Posted by: bitsydungaree | May 2, 2008

They Wanted a Blonde and This Cheese Tastes Like Air

I am in the midst of a major transition.

One of my many New Years resolutions was to stop being a theatre snob and start auditioning for things that might actually generate income, mainly the three things I have been avoiding like the plague for my entire “career” as an actress: commercials, television, and film. I committed to myself that I would not audition for another play until I had really started to make progress in those departments — not an easy thing for a girl who is used to being in rehearsal for her next show before she closes whatever show she’s currently in!

Last week, I quit all but my Saturday night job (I realize only after typing it what that sounds like, but I assure you, it is nothing as lucrative as exotic dancing or prostitution) and now my “job” is auditioning…if you can call what I have been doing “auditioning” when it is really more accurately described as driving an hour in traffic to wait for another hour to slate and eat imaginary food for 30 seconds.

This is a totally different beast.

I can walk into an audition for any play and, whether or not I am the prettiest girl in the room or the one with the most training, I know that I can hold my own with anyone else there. The confidence I have in my skill and work ethic as an actress gives me an ease when I audition for theatre work that I hold largely responsible (along with the aforementioned skill and discipline) for how frequently I am called back and ultimately cast.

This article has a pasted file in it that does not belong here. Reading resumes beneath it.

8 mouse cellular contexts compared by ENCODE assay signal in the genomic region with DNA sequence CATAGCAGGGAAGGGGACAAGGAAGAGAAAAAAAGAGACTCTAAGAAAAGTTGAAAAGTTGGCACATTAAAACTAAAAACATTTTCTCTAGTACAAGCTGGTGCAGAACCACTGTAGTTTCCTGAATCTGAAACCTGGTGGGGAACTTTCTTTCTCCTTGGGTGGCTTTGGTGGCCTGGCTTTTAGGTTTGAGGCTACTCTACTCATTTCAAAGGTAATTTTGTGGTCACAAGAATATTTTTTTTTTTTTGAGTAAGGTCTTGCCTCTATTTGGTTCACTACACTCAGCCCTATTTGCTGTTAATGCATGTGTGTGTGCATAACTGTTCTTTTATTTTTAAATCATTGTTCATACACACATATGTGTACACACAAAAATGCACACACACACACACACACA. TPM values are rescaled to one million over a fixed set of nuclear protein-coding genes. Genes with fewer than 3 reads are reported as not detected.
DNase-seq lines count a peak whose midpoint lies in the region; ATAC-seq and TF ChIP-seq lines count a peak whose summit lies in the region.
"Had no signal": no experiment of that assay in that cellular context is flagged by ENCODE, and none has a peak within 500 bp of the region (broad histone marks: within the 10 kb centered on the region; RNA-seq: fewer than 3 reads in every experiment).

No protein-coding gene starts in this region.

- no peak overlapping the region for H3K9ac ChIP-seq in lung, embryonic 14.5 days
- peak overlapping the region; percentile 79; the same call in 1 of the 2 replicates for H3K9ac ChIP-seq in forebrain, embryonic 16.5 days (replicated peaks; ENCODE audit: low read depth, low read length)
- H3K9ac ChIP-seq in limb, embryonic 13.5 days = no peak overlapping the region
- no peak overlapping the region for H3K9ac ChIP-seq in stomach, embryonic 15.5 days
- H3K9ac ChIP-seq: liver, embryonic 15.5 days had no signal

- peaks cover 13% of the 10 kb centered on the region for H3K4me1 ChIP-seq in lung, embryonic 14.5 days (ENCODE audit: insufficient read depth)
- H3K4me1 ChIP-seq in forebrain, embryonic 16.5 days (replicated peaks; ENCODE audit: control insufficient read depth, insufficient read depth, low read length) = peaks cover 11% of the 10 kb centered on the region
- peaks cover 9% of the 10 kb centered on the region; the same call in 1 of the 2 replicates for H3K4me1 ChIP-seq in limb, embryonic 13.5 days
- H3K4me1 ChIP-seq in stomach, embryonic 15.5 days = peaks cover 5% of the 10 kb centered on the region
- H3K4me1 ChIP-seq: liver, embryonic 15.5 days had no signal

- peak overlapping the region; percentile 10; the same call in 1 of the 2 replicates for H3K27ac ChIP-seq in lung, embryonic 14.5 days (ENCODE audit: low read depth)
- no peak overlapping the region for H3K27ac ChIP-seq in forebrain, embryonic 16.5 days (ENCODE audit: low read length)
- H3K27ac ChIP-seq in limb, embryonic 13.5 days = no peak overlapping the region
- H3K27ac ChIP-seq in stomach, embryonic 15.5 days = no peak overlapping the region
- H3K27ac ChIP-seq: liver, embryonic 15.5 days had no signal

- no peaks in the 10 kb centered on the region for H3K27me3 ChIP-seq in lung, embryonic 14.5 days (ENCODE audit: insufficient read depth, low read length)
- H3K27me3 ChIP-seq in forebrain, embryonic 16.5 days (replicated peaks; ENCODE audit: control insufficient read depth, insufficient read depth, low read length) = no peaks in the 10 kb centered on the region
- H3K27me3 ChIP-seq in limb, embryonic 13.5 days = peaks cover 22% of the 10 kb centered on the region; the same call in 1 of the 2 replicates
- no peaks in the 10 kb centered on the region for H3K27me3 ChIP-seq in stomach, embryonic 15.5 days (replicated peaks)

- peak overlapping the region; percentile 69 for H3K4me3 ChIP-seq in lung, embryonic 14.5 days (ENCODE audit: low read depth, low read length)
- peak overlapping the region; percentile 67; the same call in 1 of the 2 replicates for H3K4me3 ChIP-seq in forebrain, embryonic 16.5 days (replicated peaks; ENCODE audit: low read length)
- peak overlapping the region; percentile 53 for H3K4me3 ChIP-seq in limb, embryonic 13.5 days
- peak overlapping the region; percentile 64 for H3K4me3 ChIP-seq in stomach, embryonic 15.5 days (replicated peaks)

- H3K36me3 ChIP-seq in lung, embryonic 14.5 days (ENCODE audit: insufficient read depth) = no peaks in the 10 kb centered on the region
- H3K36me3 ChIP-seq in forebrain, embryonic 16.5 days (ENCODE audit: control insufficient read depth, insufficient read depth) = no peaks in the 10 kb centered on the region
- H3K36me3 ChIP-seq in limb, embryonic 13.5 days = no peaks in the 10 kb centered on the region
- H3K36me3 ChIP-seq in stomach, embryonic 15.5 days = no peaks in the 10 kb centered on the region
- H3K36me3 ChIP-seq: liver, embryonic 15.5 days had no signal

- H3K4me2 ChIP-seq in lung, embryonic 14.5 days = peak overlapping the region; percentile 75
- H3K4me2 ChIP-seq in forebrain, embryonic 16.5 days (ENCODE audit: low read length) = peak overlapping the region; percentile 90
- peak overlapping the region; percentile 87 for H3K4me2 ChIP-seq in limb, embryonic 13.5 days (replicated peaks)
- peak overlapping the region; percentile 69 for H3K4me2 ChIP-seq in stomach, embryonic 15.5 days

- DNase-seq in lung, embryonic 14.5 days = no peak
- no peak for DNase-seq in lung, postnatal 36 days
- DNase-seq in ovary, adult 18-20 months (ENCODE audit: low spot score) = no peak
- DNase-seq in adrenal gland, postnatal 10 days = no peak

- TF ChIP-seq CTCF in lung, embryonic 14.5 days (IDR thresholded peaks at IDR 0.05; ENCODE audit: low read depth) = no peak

Let me say it again: this is a totally different beast.

There’s no monologue. There’s no scene. Usually there’s not even any text at all.

And I’m even saying I don’t like it. I had a blast this afternoon dancing for thirty seconds in my kitchen (a casting studio) cooking up a delicious dinner (stirring an empty bowl.) It’s just very strange to me that my being cast or not depends solely on thirty seconds worth of look and personality. And, I suppose that I do have the advantage over all of the model-types that I have done enough acting and improv to not be shaken by walking into an audition and being asked to do something totally bizarre involving food and props which do not actually exist. The model-types, however, have a rather obvious advantage over me which (as hotness is probably a more important casting consideration than whether or not the actress looks like she really believes she is eating a turkey sandwich instead of maybe ham or tuna) probably leaves the deck stacked in their favor.

So instead of working on monologues and reading new plays, I suppose I should start practicing mime and mastering the art of eating imaginary food. And now that I think of it, if I really master the art of eating imaginary food, the models won’t have much of an advantage over me after all.


Responses

  1. oh, I love this candid response to auditioning for theatre vs. film. So true. How I love you, my theatre goddess!!!


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